Examining how regulators create and implement new rules will provide insight as to what most likely will happen next. (1) FINRA creates a rule and proposes it to the SEC for approval; (2) it is published in the Federal Register for comment; (3) the SEC either approves it in its original form, approves it with modifications or rejects it; (4) if it is for a new class of licensing and it is approved, a qualification exam is created; (5) the rule is implemented, applied to and enforced upon all licensed members of the securities industry. Remember, the SEC and FINRA can only control individuals who are currently licensed in the industry.

However, the SEC Division staff has requested (through IBBA’s attorneys) a “white paper” be authored by an IBBA committee quantifying the number of individuals that might be impacted by imposing regulatory scrutiny in the business brokerage industry. At the June, 2009 IBBA conference, the report to IBBA members disclosed this request and stated that the committee estimates as many as 120,000 individuals might be impacted. The IBBA and AM&AA representatives believe this information was requested in furtherance of their proposals, which are being discussed with SEC Division staff.

I disagree.
Twenty-five days after the SEC approved Rule 1032(i), Warner Norcross & Judd (a firm representing the IBBA and AM&AA) released an update on the M&A Broker Proposal. In it they state, “The proposals have the support of the SEC Division’s staff. They are ready to advance the rulemaking process when the Commissioners’ policymaking priorities allow . . . Given the daily Wall Street and Washington headlines, the staff would not make any prognostications about timing.”

I was first registered in the securities industry in 1982 and have had an opportunity to observe and participate in it over a 27-year period. The SEC Commissioners, not the SEC Division staff, are the policymakers and the decision-makers—and they made their decision when they approved Rule 1032(i). The SEC staff ’s function is to provide logistical and administrative support to the SEC Commissioners. In my opinion, the SEC staff has requested the information to prepare budgetary and manpower projections that will be necessary for regulatory supervision and enforcement actions once Rule 1032(i) is effective and expanded to apply to business brokers and other intermediaries who are currently not registered. Otherwise, FINRA would be imposing more stringent requirements on its members and registered representatives, which would, in essence, give unregistered individuals an advantage in the marketplace. Does this really seem likely? Why would FINRA disadvantage its own members and registered representatives? If this occurs, it will be the first time since FINRA was legislated into existence in 1938. If asked to opine as to future events, I would suggest a bill destined for Congressional vote would be amended to adding the term “asset sale” to Section 2(1) of the Securities Act of 1933; and when that bill became law, all future transactions involving asset sales would be securities transactions. Then, virtually every business sale would require participating intermediaries to be registered Series 79 Limited Representatives.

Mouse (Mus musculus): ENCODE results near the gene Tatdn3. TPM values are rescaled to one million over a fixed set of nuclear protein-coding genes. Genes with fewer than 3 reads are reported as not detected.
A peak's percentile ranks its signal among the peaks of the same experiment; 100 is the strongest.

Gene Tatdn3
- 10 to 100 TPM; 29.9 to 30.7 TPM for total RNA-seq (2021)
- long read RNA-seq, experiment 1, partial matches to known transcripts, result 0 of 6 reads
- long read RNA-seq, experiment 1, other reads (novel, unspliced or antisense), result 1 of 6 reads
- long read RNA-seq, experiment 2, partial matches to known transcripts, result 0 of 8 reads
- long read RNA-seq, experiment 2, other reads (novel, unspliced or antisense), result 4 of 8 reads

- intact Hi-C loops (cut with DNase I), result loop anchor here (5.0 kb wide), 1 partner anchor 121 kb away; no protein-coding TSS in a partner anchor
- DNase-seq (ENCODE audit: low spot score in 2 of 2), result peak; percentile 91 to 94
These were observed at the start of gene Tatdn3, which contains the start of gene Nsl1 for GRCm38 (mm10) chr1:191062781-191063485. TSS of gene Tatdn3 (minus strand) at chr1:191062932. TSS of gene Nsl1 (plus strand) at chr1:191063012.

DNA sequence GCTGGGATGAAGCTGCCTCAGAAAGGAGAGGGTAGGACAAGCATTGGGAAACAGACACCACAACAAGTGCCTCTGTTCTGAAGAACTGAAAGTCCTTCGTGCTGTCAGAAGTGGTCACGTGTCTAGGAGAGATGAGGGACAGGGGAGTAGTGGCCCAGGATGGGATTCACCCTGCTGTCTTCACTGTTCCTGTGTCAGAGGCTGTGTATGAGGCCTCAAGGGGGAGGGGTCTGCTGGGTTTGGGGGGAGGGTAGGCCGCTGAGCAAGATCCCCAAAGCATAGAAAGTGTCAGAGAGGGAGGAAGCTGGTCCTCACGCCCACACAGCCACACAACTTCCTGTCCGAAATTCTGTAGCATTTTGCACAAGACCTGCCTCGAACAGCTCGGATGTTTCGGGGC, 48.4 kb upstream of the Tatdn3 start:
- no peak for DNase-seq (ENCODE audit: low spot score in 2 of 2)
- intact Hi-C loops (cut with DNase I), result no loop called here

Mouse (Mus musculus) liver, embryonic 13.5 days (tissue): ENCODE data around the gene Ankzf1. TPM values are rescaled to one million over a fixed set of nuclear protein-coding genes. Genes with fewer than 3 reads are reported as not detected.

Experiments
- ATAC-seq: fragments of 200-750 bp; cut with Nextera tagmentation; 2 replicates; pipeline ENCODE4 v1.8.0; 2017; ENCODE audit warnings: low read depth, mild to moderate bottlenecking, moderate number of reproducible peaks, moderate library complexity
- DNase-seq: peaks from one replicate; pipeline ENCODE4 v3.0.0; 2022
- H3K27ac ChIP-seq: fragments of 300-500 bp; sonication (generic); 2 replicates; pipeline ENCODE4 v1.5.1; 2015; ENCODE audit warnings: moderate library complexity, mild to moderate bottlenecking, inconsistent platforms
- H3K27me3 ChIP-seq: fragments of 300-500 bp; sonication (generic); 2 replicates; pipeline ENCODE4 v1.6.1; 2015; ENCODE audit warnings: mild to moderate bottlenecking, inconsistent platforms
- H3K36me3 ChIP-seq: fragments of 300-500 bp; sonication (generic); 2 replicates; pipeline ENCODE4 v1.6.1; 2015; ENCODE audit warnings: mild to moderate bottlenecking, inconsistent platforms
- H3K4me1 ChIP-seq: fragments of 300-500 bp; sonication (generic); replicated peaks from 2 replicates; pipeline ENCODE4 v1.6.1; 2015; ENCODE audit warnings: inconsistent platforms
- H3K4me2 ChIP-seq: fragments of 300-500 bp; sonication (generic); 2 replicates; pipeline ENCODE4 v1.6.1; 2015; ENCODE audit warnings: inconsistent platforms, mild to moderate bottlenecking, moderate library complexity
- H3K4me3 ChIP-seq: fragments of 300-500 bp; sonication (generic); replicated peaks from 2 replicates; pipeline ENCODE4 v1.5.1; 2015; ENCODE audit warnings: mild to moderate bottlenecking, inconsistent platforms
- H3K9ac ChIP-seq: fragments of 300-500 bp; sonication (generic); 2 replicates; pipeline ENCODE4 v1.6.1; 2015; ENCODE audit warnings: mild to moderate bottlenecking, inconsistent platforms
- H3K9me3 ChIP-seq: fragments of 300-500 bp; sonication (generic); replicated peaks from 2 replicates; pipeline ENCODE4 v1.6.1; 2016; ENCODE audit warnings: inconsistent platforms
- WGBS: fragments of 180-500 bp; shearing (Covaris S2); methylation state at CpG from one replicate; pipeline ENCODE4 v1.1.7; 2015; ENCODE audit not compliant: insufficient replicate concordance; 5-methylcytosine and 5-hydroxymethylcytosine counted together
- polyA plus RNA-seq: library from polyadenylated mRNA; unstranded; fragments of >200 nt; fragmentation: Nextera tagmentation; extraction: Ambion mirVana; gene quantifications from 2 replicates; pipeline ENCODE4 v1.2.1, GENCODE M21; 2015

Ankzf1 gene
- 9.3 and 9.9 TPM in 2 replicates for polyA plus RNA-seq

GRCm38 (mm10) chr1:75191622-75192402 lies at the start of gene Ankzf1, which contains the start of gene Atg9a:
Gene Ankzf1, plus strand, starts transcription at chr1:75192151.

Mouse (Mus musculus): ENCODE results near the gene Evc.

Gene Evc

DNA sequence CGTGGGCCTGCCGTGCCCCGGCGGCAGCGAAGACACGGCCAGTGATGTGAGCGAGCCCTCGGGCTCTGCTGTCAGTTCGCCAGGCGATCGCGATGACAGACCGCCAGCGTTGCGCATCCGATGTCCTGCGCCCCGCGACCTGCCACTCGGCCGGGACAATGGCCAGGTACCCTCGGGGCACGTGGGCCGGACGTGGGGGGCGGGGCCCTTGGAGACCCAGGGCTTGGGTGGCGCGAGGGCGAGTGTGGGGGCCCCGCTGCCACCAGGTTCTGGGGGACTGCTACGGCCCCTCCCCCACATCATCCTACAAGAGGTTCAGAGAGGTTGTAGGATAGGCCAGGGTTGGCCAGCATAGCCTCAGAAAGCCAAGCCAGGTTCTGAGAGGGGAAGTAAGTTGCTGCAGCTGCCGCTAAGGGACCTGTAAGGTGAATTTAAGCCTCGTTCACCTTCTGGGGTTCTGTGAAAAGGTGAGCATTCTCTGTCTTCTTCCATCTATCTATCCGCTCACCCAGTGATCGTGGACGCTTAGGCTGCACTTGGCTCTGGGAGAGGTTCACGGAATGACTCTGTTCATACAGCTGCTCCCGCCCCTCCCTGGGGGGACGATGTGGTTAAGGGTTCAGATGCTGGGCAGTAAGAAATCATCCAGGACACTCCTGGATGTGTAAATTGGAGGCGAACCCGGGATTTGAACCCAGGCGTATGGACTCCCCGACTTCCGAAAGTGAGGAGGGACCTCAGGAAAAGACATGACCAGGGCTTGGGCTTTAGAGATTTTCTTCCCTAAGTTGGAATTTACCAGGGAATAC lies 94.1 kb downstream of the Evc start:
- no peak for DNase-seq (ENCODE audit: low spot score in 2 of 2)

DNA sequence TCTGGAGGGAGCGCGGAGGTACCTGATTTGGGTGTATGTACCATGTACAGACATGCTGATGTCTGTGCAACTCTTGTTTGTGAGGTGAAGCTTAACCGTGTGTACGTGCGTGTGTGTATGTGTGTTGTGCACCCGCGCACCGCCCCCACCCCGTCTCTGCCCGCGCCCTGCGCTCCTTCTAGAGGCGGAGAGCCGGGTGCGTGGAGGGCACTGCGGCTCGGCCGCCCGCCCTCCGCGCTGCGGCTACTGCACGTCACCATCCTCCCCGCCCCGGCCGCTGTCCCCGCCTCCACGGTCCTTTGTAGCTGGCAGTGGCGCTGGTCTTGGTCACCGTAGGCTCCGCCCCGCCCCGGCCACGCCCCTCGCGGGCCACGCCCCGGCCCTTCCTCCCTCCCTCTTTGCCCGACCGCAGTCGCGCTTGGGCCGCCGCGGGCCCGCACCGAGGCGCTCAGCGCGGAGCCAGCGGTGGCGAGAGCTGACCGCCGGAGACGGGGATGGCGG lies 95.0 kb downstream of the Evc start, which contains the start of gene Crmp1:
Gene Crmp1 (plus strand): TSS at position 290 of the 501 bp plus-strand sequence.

The SEC currently regulates 18,815 U.S. publicly traded companies—and in conjunction with FINRA (according to FINRA’s 2008 annual report), regulates nearly 4,900 brokerage firms, 172,000 branch offices, approximately 665,000 registered securities representatives and all their respective transactions.

If we are to accept Inc. Magazine, Pricewaterhouse Coopers and the EPI projections cited earlier in this article as being reasonable, there will be an average of more than 250,000 transactions per year for the next 10 to 15 years, the majority of which would be unregulated sales transactions (not involving securities as that term is currently defined). Add to this a substantial portion of the IBBA Committee’s projected 120,000+ potentially impacted parties, and you have a “target rich environment” for regulators to potentially generate a feast of registration fees and enforcement fines.

Business owners contemplating a transaction should be especially vigilant during these times of regulatory change. Be certain your advisors are properly registered, if applicable, under federal law and your state law. If your transaction involves securities, take care to engage legal representatives familiar with the implications of securities laws and how they affect your specific circumstances. They will assist you in the risk assessment process and preparation of the proper documentation memorializing compliance of the transaction with applicable securities laws.

Part II of this article will be published next quarter. In it, I will update you on progress in the regulatory change process, outline the steps involved in a transaction, discuss how transactional tax planning (TTP) can be used to get otherwise undoable deals done, reveal the part TTP can play in your estate planning process and provide tips on how to maximize your netafter- tax proceeds from the sale.